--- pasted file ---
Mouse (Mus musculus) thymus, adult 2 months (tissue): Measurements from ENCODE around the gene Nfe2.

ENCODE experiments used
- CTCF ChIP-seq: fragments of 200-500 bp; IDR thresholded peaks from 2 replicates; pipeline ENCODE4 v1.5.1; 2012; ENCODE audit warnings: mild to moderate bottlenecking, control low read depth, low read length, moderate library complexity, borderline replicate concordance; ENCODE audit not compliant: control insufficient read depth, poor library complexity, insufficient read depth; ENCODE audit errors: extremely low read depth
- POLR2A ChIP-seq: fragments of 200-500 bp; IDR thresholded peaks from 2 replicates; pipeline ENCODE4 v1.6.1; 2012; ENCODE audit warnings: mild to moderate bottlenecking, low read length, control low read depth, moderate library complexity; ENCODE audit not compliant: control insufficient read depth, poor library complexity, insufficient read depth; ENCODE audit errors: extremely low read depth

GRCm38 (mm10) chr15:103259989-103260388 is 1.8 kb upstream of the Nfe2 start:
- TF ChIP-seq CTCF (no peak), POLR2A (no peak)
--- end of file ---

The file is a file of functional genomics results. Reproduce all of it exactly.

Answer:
Mouse (Mus musculus) thymus, adult 2 months (tissue): Measurements from ENCODE around the gene Nfe2.

ENCODE experiments used
- CTCF ChIP-seq: fragments of 200-500 bp; IDR thresholded peaks from 2 replicates; pipeline ENCODE4 v1.5.1; 2012; ENCODE audit warnings: mild to moderate bottlenecking, control low read depth, low read length, moderate library complexity, borderline replicate concordance; ENCODE audit not compliant: control insufficient read depth, poor library complexity, insufficient read depth; ENCODE audit errors: extremely low read depth
- POLR2A ChIP-seq: fragments of 200-500 bp; IDR thresholded peaks from 2 replicates; pipeline ENCODE4 v1.6.1; 2012; ENCODE audit warnings: mild to moderate bottlenecking, low read length, control low read depth, moderate library complexity; ENCODE audit not compliant: control insufficient read depth, poor library complexity, insufficient read depth; ENCODE audit errors: extremely low read depth

GRCm38 (mm10) chr15:103259989-103260388 is 1.8 kb upstream of the Nfe2 start:
- TF ChIP-seq CTCF (no peak), POLR2A (no peak)